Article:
I was fortunate enough to meet Sam during my senior year of college, at which time he was a first year grad student. I remember being scared at the prospect of going to grad school, feeling so overwhelmed at the deep and difficult subject matter I would need to absorb in the coming years. In the midst of this Sam and I became friends and instantly I felt comfortable sharing my fears with him, as well as my excitement about computer vision and machine learning. He was so confident and fearless, filled with the joy of discovery, jumping from one mathematical epiphany to the next. We discovered we both had a penchant for writing up LaTeX notes on cool concepts involving applied math and statistics, though I must admit Sam's notes put mine to shame. Every time he unearthed a nugget of intuition, he was keen to share it with anyone who would listen.
While our academic paths took us to opposite ends of the country, Sam's remarkable intellectual generosity continued to inspire me throughout my grad school years and beyond. With his brilliant intellect and easy charisma, he was equal parts Richard Feynman and Jeff Goldblum. His unexpected death at such a young age is an incomprehensible loss to his family, his friends and his field. One can only imagine the incredible achievements in teaching and research that could have transpired in the decades to come had Sam stayed with us.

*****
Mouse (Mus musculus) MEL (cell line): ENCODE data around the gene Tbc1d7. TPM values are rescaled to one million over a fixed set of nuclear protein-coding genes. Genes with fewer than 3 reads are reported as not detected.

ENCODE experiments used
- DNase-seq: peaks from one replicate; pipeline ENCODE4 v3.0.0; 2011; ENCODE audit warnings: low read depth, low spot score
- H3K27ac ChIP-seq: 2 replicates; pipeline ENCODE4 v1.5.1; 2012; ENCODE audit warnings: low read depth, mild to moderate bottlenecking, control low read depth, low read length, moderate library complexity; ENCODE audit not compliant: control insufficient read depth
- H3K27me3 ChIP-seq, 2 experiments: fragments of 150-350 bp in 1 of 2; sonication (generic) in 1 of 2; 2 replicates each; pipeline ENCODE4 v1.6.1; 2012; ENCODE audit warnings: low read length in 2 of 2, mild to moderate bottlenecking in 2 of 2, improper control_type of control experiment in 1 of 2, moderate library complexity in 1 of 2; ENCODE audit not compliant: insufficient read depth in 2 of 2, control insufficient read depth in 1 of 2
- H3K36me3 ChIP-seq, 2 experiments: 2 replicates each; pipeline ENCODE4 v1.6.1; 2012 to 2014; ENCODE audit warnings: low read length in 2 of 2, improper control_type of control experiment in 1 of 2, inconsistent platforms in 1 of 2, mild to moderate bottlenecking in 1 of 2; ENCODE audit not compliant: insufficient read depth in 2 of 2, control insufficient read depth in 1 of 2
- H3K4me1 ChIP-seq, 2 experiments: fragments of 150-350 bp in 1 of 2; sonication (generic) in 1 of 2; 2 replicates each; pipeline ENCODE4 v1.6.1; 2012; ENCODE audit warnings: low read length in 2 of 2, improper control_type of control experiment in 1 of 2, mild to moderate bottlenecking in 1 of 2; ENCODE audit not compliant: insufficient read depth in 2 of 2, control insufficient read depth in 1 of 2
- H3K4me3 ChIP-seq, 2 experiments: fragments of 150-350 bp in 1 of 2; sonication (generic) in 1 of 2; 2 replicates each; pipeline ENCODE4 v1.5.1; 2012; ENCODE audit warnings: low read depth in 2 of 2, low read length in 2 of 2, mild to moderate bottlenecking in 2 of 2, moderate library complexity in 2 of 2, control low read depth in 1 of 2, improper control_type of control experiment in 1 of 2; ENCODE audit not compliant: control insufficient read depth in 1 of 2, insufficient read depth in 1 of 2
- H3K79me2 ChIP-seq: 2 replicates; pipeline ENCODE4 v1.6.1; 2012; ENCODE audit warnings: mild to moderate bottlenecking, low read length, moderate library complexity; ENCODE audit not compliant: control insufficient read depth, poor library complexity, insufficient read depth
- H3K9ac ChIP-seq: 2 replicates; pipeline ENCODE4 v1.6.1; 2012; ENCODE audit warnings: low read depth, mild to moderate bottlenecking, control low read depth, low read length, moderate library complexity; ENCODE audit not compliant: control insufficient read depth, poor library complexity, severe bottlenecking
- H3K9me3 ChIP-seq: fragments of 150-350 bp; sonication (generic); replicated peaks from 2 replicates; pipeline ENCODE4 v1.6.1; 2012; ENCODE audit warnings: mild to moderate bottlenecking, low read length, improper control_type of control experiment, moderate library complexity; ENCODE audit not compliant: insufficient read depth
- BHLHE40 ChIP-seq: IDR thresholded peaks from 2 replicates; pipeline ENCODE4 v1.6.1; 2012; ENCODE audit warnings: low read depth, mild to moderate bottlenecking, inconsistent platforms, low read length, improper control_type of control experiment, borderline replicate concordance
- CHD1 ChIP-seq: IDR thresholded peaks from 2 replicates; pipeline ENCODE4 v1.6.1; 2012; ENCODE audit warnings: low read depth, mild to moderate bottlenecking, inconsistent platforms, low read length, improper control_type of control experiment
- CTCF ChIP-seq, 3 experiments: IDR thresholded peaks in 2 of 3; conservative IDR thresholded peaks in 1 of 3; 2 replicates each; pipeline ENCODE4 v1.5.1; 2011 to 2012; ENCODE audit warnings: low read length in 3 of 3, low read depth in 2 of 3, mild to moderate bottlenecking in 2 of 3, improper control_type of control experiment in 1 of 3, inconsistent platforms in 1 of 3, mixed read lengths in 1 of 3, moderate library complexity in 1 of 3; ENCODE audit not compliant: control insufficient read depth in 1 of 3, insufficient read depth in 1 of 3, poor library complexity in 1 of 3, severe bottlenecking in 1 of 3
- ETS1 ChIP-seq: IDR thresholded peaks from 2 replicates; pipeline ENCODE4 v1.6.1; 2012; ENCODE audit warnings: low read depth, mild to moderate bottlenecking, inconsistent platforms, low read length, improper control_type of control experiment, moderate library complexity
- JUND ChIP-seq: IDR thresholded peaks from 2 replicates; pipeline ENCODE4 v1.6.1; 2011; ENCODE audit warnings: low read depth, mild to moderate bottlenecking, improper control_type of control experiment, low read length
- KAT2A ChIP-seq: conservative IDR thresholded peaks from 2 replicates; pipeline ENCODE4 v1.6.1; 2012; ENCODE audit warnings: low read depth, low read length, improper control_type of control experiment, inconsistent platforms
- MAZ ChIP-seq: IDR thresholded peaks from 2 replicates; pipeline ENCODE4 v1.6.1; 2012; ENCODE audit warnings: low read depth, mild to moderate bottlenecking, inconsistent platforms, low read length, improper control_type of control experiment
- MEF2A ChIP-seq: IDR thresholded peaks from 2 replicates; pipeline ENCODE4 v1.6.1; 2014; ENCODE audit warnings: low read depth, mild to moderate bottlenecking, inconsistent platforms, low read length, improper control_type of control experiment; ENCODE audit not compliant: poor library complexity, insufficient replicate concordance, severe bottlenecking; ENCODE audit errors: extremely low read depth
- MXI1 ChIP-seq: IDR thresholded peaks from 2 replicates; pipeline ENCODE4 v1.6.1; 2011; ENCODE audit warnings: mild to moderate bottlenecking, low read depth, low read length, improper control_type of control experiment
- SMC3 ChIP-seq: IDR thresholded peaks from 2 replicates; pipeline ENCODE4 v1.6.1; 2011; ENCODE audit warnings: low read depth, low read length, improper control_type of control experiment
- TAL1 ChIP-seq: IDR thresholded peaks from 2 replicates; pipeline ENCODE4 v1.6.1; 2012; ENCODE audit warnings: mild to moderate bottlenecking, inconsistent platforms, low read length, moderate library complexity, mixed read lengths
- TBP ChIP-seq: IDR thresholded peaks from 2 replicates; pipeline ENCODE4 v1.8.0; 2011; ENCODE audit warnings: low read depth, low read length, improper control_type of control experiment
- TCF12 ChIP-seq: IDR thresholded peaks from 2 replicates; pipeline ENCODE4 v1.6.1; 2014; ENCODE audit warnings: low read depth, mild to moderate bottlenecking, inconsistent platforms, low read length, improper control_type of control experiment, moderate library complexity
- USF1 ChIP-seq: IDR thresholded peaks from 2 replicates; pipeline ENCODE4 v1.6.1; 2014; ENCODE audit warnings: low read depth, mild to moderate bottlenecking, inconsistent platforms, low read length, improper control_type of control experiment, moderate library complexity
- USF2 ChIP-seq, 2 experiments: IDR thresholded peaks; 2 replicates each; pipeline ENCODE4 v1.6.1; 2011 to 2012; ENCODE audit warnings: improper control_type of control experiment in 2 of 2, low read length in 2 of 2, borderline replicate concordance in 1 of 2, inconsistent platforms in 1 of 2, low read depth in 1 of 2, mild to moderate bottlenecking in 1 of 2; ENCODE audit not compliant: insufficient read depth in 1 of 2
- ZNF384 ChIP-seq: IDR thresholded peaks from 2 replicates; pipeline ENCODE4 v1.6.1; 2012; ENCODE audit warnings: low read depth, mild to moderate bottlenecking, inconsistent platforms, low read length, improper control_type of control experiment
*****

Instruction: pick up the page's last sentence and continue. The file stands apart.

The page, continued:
Sam Roweis died unexpectedly on January 12, 2010.
He was a truly wonderful person; a beloved son, husband and father; and a treasured friend and colleague.
This is a place for all of us who were lucky enough to know Sam to share our memories and to help celebrate his life.
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